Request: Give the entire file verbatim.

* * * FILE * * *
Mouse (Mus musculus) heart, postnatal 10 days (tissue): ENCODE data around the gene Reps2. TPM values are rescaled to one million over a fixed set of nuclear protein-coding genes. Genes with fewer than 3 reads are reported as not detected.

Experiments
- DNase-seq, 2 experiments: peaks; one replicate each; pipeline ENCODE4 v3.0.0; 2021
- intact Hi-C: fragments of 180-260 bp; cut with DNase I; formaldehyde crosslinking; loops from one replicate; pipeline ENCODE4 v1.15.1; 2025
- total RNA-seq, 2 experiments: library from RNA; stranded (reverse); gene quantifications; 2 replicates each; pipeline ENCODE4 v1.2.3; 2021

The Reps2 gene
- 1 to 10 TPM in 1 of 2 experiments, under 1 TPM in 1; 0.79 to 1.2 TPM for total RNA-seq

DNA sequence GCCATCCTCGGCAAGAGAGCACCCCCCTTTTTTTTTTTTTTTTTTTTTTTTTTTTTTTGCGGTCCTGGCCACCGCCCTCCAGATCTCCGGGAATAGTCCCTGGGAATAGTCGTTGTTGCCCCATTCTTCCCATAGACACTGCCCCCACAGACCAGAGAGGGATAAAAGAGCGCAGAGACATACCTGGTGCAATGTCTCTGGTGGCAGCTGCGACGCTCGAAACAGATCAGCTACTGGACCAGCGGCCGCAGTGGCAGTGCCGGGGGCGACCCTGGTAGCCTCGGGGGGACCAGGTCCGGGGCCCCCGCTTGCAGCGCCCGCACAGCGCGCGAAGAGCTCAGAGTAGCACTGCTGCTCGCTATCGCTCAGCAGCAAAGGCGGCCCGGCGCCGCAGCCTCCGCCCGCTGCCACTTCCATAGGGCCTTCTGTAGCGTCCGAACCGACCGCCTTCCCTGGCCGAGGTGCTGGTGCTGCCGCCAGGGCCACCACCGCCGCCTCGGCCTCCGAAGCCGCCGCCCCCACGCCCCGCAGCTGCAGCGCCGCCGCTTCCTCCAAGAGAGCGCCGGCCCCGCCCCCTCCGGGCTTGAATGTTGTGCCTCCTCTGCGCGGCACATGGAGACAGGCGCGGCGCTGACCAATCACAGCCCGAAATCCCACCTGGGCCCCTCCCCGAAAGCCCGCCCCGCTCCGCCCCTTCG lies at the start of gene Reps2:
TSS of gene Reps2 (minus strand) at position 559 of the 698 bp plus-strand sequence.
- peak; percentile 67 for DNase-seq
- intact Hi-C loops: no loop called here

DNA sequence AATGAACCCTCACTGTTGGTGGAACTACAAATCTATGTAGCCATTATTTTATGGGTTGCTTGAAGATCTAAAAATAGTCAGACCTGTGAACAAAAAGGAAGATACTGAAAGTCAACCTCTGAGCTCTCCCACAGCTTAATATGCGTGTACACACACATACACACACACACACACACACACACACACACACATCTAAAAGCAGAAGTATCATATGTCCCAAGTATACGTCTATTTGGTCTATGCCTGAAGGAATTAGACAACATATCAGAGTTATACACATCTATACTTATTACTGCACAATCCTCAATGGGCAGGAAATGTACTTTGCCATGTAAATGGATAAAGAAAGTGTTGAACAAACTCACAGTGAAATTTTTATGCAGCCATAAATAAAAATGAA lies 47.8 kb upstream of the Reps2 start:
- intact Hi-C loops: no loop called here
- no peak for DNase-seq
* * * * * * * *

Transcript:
Mouse (Mus musculus) heart, postnatal 10 days (tissue): ENCODE data around the gene Reps2. TPM values are rescaled to one million over a fixed set of nuclear protein-coding genes. Genes with fewer than 3 reads are reported as not detected.

Experiments
- DNase-seq, 2 experiments: peaks; one replicate each; pipeline ENCODE4 v3.0.0; 2021
- intact Hi-C: fragments of 180-260 bp; cut with DNase I; formaldehyde crosslinking; loops from one replicate; pipeline ENCODE4 v1.15.1; 2025
- total RNA-seq, 2 experiments: library from RNA; stranded (reverse); gene quantifications; 2 replicates each; pipeline ENCODE4 v1.2.3; 2021

The Reps2 gene
- 1 to 10 TPM in 1 of 2 experiments, under 1 TPM in 1; 0.79 to 1.2 TPM for total RNA-seq

DNA sequence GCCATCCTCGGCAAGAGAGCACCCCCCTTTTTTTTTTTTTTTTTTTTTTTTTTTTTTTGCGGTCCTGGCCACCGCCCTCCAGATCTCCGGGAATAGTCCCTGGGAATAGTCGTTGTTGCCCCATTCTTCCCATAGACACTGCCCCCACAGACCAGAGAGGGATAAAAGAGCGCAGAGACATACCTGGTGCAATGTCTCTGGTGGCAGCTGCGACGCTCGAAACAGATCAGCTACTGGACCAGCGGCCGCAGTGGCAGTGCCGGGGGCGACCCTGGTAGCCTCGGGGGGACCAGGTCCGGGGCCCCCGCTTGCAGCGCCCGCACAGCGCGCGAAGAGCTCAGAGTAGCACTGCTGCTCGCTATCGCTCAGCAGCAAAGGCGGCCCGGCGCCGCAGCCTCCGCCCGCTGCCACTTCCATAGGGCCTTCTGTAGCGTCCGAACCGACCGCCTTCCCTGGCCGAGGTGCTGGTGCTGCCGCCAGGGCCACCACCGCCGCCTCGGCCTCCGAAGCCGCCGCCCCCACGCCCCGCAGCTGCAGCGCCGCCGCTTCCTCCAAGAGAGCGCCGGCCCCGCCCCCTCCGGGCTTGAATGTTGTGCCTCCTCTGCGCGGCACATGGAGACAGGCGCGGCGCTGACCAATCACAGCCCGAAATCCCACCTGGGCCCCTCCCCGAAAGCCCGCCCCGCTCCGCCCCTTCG lies at the start of gene Reps2:
TSS of gene Reps2 (minus strand) at position 559 of the 698 bp plus-strand sequence.
- peak; percentile 67 for DNase-seq
- intact Hi-C loops: no loop called here

DNA sequence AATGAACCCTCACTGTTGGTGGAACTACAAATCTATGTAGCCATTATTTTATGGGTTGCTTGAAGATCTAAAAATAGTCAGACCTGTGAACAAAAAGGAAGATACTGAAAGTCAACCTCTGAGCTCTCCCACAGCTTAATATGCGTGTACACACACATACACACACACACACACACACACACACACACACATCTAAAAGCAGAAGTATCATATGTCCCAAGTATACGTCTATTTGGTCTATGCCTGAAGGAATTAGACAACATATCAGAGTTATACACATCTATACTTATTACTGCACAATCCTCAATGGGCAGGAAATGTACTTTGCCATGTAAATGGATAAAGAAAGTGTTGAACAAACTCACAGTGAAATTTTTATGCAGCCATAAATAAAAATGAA lies 47.8 kb upstream of the Reps2 start:
- intact Hi-C loops: no loop called here
- no peak for DNase-seq